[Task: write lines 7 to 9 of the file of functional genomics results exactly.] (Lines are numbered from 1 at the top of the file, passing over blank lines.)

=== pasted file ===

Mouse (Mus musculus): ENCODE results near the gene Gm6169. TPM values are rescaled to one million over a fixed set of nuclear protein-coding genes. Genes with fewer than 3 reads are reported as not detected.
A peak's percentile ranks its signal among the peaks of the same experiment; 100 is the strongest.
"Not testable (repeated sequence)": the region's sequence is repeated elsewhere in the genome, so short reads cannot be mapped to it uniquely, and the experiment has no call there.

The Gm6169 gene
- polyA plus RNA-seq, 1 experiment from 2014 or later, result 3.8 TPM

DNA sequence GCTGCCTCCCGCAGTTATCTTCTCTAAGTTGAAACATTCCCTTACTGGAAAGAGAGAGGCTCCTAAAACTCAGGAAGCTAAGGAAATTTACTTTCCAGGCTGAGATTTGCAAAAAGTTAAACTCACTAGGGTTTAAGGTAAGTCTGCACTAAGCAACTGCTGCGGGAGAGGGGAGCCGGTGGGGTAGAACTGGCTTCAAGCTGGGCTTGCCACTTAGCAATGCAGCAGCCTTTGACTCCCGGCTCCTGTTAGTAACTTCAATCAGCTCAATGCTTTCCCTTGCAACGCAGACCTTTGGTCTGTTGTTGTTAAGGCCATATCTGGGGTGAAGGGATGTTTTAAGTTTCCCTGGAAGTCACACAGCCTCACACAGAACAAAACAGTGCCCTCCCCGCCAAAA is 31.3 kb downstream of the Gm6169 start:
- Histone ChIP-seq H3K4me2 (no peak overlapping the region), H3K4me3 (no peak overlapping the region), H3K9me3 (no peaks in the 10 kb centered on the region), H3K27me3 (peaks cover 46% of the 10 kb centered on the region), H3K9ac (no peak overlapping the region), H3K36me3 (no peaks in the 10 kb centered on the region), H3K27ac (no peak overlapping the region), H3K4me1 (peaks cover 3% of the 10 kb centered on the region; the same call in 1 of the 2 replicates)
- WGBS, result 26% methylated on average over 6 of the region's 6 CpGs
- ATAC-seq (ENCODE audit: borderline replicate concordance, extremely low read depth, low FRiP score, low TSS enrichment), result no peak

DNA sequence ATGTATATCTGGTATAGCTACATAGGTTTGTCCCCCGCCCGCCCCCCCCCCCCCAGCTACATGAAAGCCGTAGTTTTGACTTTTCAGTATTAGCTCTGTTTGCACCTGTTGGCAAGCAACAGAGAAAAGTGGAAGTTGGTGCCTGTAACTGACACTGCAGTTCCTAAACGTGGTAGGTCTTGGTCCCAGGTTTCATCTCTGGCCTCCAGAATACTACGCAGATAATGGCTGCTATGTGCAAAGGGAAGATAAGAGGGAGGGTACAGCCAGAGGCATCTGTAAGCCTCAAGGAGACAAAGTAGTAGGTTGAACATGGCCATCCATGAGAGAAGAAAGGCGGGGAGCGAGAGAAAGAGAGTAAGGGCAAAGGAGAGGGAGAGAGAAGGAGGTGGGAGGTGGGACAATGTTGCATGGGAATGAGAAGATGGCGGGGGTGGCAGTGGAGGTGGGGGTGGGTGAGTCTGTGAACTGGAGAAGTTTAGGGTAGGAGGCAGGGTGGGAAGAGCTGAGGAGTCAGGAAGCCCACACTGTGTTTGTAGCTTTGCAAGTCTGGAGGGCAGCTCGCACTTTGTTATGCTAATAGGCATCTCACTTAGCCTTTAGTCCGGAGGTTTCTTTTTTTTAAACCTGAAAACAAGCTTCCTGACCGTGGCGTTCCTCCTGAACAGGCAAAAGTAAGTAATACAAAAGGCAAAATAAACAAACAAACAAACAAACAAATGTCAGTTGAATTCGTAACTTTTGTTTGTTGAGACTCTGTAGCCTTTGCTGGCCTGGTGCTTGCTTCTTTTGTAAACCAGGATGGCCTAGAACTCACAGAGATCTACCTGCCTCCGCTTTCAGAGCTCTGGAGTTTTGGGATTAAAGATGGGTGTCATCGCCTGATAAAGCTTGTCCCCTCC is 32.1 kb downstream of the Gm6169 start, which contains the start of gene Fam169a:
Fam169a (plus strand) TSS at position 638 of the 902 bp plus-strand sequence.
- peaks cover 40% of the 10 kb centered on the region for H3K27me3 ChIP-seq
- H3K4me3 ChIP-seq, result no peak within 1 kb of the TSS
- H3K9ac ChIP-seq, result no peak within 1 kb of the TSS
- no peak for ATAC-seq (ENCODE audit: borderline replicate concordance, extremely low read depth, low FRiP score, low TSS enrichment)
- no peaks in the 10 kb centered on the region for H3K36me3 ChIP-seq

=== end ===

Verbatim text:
- Histone ChIP-seq H3K4me2 (no peak overlapping the region), H3K4me3 (no peak overlapping the region), H3K9me3 (no peaks in the 10 kb centered on the region), H3K27me3 (peaks cover 46% of the 10 kb centered on the region), H3K9ac (no peak overlapping the region), H3K36me3 (no peaks in the 10 kb centered on the region), H3K27ac (no peak overlapping the region), H3K4me1 (peaks cover 3% of the 10 kb centered on the region; the same call in 1 of the 2 replicates)
- WGBS, result 26% methylated on average over 6 of the region's 6 CpGs
- ATAC-seq (ENCODE audit: borderline replicate concordance, extremely low read depth, low FRiP score, low TSS enrichment), result no peak